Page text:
A total of three trials studied the effect of berberine on fatty liver in patients with NAFLD, involving a total of 259 patients, and the treatment group consisted of 107 patients and the control group consisted of 152 patients. There were 2 trials [19, 20] that used the liver ultrasonic examination to evaluate the degree of fatty liver, and 1 trial  evaluated the degree of fatty liver by a proton magnetic resonance spectroscopy (H MRS). Due to different evaluation methods, the data cannot be merged, and we just did descriptive analysis.
In the study of Yan et al. 2015 , it was found that, compared with lifestyle intervention group, berberine could significantly lower liver lipid content in patients with NAFLD; in the study of Xie et al. 2011 , it was found that the obvious effect rate was 70% after treatment with berberine via liver type-B ultrasonic examination, and there was no statistically significant difference compared with control group; in the study of Ning et al. 2013  with liver type-B ultrasonic examination hemodynamic evaluation of fatty liver found that, compared with control group, berberine could significantly improve the condition of fatty liver in patients with NAFLD.
Currently, the incidence of NAFLD shows an increased and low aging tendency along with the improvement of people’s living standard, and, in patients with type 2 diabetes and obesity, the incidence of NAFLD is much higher. Studies found that, compared with normal people, patients with NAFLD had a higher mortality rate, and the risk for the development of cardiovascular disease and metabolic syndrome related cancer increased . Nowadays, researches of NAFLD receive more attention, and NAFLD has become one of the world’s important public health problems in the 21st century.
It is still important that improving the way of life and exercise dominate the treatment for NAFLD; however, patients often cannot adhere to it because the effect needs a long term to be seen, so adherence to this therapy is poor. Other treatments for NAFLD include drug therapy (lipid-lowering drugs, insulin sensitizing agent, liver-protection medicine, antioxidant, etc.) and surgery, but their efficacies are not precise.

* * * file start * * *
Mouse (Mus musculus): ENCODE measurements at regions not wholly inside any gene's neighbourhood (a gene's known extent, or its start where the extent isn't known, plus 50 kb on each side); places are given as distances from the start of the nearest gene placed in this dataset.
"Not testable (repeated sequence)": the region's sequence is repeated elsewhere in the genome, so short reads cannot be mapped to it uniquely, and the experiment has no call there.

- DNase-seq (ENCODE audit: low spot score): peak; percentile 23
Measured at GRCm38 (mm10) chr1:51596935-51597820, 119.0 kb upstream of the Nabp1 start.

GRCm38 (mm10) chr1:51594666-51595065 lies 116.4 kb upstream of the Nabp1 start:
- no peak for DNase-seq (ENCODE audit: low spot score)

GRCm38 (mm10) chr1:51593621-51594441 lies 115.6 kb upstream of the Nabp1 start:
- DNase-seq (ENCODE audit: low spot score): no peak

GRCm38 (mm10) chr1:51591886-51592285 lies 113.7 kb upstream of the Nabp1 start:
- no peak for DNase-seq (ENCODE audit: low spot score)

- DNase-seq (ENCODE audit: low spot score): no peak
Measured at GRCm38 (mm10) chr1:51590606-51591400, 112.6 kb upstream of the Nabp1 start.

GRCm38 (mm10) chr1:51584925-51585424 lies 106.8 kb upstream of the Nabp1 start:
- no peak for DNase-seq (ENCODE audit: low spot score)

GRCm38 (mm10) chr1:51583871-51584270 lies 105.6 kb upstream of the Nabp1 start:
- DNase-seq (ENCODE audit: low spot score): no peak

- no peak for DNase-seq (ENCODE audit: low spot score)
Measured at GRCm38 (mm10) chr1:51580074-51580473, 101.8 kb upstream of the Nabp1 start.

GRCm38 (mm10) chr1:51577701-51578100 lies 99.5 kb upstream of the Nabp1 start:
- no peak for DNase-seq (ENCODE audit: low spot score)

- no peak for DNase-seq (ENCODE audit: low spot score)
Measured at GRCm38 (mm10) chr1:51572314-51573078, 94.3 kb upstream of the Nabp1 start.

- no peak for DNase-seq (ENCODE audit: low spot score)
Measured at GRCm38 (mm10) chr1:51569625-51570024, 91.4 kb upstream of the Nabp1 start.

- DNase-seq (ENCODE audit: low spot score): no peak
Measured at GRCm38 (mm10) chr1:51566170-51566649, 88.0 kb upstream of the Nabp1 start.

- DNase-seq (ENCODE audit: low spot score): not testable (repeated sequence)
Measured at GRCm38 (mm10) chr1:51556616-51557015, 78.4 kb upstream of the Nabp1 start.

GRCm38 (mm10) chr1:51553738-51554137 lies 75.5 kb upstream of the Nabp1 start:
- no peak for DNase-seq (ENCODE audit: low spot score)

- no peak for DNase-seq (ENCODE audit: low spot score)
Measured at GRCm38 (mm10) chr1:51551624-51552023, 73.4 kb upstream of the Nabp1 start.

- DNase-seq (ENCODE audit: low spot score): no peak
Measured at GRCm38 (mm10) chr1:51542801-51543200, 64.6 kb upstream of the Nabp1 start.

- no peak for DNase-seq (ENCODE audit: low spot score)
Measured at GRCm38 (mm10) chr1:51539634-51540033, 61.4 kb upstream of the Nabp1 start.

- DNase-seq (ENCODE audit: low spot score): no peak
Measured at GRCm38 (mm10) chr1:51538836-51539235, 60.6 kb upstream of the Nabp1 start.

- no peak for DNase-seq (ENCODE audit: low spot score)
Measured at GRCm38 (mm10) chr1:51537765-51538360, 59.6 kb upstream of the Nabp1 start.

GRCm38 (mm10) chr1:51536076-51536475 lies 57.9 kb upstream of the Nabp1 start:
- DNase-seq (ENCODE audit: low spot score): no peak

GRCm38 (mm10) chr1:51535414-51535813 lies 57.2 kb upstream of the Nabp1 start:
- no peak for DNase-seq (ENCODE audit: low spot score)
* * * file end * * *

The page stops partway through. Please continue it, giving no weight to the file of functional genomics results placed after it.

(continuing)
With meta-analysis through 6 studies including 501 patients, this review suggests that berberine has a positive effect on many aspects in patients with NAFLD including improving blood lipids (TC, TG, and LDL), liver function (ALT, AST), and blood glucose (FBG, 2hPG, and HbA1c). Compared with control group, berberine can decrease the TC, LDL, ALT, 2hPG, and HbA1c level in patients with NAFLD, and the difference is statistically significant. The subgroup analysis of studies on TG, AST, and FBG indicates that the combination of berberine treatment can significantly reduce TG levels in patients with NAFLD, and results of researches on combination of berberine treatment tend to the fact that berberine has the effect of reducing AST and FBG, but, at present, the results have considerable heterogeneity. Compared with other drugs, treatment with berberine alone reduced TG levels in patients with NAFLD, and the effect of berberine alone has a tendency to decrease the AST and FBG in patients with NAFLD. Berberine also has an improvement effect on NAFLD patients’ insulin resistance and fatty liver condition.
Since the number of included studies was fewer than 10, this review did not assess risk of publication bias. The research time of these articles included in this study was shorter, in which the longest one was 16 weeks, while NAFLD is chronic disease, and it might take longer time to manage the improvement of liver pathological index and biochemical index. Therefore, it cannot well figure out the therapeutic effect of berberine on NAFLD, which might be shown better if more studies with longer term were included. In addition, articles included in this study did not provide the methods of blind and allocation concealment, and the random allocation concealments of most studies were not described in detail. In terms of evaluation indexes, not widely using imaging evaluation including CT and MRI, besides the small sample sizes of most articles included, can be the factors causing bias; therefore we should be cautious about the results of the meta-analysis.
In conclusion, based on current evidence, berberine can significantly improve blood lipids and liver function in patients with NAFLD and has good advantage in reducing blood glucose in patients with NAFLD, which might be a new choice for the treatment of NAFLD. Due to the limit of the number and quality of the trials included, the conclusions need to be further validated by more strictly designed multicentered RCTs of high quality and large scale.
The authors declare that there are no competing interests involved in this paper.
The authors thank Professor Chunbo Li and Ph.D. Jiangling Jiang from Mental Health Center, Shanghai Jiao Tong University School of Medicine, for technical support to this paper; the authors thank Professor Xin Gao and Ph.D. Hongmei Yan from Zhongshan Hospital, Fudan University, for providing the raw data. This study was supported by the Leading Academic Discipline Project (E3008), the Natural Science Foundation of Shanghai (15ZR1441900), and the Shanghai Municipal Commission of Health and Family Planning (ZY3-CCCX-3-4001).